Center for Social Justice Research, Teaching & Service
Center for Social Justice Research, Teaching & Service

UNXD 1130 CBL: Social Action

Registration/interest form for UNXD 1130 CBL: Social Action for the Fall 2024 semester is due by 9am ET on Friday, September 6, 2024 which is the last day of add/drop. Email csjcbl@georgetown.edu with questions.

Our Model

UNXD 1130 CBL: Social Action is a 1-credit course through Georgetown University’s Center for Social Justice Research, Teaching, and Service (CSJ) that offers students the opportunity to integrate their academic studies with community engagement experience in Washington, DC. Through reflection, UNXD 1130 students link their course of studies with community-based service and social justice work.

The 1-credit course is a substantial commitment that requires concentrated effort and a willingness to analyze one’s self and important social justice issues. Throughout the semester, students discover how knowledge and action can support and advance one another in the promotion of social justice.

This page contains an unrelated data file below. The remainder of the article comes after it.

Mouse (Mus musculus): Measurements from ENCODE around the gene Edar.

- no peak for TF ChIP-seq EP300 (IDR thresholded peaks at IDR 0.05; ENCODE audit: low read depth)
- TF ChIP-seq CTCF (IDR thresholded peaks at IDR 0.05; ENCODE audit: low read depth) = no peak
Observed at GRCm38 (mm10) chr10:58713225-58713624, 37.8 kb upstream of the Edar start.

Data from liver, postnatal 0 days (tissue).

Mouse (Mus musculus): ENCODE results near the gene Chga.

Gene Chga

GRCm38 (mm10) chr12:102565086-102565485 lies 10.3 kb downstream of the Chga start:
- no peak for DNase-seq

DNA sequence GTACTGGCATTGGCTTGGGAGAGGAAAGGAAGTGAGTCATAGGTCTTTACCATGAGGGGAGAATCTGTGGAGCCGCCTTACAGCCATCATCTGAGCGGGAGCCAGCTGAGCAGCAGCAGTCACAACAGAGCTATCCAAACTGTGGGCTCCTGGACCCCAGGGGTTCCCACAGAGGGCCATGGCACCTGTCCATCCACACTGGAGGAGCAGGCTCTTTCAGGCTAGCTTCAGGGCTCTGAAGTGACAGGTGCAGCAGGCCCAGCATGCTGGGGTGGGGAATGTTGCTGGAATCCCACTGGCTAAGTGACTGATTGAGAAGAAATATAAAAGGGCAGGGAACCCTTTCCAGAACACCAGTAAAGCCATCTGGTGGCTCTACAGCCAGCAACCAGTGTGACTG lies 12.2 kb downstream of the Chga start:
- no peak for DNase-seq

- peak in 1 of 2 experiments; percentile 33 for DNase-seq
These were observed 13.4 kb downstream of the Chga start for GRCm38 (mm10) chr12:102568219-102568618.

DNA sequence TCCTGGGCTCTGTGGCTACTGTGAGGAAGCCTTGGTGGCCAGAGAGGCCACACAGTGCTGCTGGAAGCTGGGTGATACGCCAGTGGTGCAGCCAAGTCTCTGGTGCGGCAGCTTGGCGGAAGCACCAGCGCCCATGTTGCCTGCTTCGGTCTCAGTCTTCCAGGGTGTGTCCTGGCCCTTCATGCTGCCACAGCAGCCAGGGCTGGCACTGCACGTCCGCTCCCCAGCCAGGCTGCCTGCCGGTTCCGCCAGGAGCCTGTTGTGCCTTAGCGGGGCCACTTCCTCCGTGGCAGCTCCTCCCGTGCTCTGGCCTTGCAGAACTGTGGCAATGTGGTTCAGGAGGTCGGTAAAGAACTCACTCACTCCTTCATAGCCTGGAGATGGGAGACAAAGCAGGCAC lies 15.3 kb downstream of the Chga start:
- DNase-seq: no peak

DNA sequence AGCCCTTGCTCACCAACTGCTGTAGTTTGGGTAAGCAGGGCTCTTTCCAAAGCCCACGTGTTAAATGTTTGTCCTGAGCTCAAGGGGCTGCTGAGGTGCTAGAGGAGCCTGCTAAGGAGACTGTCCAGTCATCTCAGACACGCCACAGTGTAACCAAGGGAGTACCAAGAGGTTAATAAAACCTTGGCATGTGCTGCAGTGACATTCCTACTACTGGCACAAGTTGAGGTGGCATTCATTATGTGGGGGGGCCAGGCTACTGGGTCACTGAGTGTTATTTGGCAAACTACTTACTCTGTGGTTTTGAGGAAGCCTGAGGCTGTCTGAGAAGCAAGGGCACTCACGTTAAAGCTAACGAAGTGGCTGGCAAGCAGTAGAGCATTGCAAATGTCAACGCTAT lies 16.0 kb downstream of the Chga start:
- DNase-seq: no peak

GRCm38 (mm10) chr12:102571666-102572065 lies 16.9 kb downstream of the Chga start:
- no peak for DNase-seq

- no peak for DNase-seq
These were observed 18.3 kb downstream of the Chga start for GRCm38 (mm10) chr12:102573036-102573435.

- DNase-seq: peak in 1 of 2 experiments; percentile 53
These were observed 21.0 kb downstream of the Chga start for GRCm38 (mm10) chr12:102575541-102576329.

Reach out to csjcbl@georgetown.edu for more information about UNXD 1130: Social Action if you:

How to Enroll 

Program specifics:

Students must apply to UNXD 1130 in conjunction with one course in which they are already enrolled and to which the community-based service work is clearly linked.

Please note that:

Register for UNXD 1130 CBL: Social Action. Interest forms for UNXD 1130: Social Action open on the first day of registration and are accepted until the last day of the add/drop period.

Requirements for community partnerships:

Course Components

Over the course of the semester, students in UNXD 1130 will:

Example of a UNXD 1130 student:

Harry Hoya is a sophomore at Georgetown who is interested in how languages are learned. Harry spends 5 hours a week as a tutor with the DC Schools Project, through which he teaches English to a 10 year-old boy who recently immigrated to Washington, DC from Guatemala City. Harry applies to UNXD 130 because he is also enrolled in a 3-credit Linguistics course, How Languages are Learned, and wants to think explicitly about the relationship between his work with DC Schools and his studies in Linguistics. Harry will require the approval of the program director at the DC Schools Project.